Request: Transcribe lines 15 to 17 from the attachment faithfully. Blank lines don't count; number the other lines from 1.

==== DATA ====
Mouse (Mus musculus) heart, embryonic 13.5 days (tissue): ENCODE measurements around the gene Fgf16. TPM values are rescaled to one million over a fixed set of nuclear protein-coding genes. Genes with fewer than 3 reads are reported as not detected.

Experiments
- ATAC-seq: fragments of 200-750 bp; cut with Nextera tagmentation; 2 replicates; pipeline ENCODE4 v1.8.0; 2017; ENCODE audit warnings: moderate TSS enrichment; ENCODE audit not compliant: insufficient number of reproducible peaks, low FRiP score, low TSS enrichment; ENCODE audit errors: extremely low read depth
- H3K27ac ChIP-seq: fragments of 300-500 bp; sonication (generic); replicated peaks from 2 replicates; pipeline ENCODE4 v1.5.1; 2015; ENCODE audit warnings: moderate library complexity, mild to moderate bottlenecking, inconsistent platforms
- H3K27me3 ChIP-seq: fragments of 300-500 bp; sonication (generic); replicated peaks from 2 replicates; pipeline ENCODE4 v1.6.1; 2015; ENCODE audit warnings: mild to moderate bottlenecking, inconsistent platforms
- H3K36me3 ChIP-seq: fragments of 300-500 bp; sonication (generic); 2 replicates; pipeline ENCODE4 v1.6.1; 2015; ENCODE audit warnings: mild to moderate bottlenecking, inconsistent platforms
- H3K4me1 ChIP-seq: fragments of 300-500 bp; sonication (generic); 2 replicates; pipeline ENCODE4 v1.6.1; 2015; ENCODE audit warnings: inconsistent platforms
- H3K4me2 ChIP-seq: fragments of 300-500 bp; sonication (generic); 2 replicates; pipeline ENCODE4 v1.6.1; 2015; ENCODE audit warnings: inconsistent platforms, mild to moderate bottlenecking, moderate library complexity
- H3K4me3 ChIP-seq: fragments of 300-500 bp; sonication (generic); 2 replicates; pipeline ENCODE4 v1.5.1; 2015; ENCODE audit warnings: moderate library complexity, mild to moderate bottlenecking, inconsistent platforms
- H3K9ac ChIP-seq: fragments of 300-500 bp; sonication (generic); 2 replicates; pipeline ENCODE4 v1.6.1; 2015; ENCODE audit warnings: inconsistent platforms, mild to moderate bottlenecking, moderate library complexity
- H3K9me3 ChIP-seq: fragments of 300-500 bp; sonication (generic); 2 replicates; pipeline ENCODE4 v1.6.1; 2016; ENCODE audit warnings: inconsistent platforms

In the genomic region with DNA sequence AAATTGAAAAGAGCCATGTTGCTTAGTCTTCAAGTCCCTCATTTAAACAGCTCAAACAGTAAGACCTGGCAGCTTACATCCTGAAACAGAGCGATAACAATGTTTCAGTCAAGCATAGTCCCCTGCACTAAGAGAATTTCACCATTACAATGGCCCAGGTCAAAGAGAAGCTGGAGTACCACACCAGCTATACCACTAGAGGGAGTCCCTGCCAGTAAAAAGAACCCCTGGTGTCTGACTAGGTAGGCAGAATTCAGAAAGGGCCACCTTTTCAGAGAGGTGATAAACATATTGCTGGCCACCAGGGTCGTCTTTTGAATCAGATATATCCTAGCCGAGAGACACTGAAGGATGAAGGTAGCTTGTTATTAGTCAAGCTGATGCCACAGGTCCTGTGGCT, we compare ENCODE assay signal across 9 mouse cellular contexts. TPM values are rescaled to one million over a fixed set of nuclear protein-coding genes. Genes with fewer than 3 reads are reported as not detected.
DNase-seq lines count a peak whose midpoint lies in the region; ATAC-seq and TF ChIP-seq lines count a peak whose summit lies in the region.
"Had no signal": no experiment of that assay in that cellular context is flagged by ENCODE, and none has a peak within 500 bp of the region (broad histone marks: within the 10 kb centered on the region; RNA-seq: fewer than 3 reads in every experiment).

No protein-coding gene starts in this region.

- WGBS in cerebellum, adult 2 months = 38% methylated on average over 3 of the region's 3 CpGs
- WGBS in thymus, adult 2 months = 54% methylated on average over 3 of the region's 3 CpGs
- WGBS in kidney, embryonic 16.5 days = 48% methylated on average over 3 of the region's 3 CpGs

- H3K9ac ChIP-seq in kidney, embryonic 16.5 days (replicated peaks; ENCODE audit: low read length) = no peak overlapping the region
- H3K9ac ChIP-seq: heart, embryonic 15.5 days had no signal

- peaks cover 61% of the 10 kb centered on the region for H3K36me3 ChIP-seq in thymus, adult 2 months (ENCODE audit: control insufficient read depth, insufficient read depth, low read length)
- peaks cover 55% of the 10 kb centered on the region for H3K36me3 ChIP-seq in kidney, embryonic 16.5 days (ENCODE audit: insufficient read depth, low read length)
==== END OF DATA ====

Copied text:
No protein-coding gene starts in this region.

- WGBS in cerebellum, adult 2 months = 38% methylated on average over 3 of the region's 3 CpGs
- WGBS in thymus, adult 2 months = 54% methylated on average over 3 of the region's 3 CpGs